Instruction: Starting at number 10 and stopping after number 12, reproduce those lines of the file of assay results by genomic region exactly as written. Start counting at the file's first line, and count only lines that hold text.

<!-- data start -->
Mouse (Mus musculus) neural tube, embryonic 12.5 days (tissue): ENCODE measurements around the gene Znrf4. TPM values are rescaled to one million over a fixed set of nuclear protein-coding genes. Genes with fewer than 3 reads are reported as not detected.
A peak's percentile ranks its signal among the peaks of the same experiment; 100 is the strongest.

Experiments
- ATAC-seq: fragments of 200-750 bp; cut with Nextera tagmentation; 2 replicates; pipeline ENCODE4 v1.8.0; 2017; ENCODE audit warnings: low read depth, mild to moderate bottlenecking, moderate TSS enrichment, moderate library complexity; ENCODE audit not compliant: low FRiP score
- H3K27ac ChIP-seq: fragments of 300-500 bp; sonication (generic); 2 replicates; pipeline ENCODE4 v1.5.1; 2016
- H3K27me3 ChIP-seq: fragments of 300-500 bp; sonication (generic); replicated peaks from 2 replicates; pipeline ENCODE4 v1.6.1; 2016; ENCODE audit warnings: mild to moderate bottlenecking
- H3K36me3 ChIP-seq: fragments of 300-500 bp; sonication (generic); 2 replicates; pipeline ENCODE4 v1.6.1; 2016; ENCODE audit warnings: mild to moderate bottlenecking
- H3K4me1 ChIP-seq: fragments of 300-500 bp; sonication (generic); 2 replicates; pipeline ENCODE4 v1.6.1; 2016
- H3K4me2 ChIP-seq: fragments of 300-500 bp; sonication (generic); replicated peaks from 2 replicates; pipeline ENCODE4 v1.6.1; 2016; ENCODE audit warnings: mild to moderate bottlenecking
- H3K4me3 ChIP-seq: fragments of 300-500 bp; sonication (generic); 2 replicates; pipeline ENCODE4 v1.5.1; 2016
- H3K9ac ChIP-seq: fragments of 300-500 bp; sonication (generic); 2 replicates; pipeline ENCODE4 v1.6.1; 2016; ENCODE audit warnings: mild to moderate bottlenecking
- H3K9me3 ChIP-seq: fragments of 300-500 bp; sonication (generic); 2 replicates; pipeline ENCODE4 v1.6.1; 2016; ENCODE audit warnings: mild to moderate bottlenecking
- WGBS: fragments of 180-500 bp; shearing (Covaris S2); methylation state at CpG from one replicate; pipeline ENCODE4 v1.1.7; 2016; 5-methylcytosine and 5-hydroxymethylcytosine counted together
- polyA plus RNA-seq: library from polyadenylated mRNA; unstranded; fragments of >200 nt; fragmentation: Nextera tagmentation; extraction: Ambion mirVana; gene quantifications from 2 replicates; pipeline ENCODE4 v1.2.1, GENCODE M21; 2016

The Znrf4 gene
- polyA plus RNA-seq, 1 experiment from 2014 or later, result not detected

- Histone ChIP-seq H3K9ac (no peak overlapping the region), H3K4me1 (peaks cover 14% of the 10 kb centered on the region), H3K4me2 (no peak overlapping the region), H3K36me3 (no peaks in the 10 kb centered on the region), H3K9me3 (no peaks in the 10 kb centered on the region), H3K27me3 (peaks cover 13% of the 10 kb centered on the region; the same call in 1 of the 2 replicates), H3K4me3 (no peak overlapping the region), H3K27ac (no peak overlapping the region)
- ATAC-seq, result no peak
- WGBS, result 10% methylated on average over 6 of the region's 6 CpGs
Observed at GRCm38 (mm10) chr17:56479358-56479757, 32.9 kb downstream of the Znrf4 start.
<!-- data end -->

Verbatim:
- H3K4me3 ChIP-seq: fragments of 300-500 bp; sonication (generic); 2 replicates; pipeline ENCODE4 v1.5.1; 2016
- H3K9ac ChIP-seq: fragments of 300-500 bp; sonication (generic); 2 replicates; pipeline ENCODE4 v1.6.1; 2016; ENCODE audit warnings: mild to moderate bottlenecking
- H3K9me3 ChIP-seq: fragments of 300-500 bp; sonication (generic); 2 replicates; pipeline ENCODE4 v1.6.1; 2016; ENCODE audit warnings: mild to moderate bottlenecking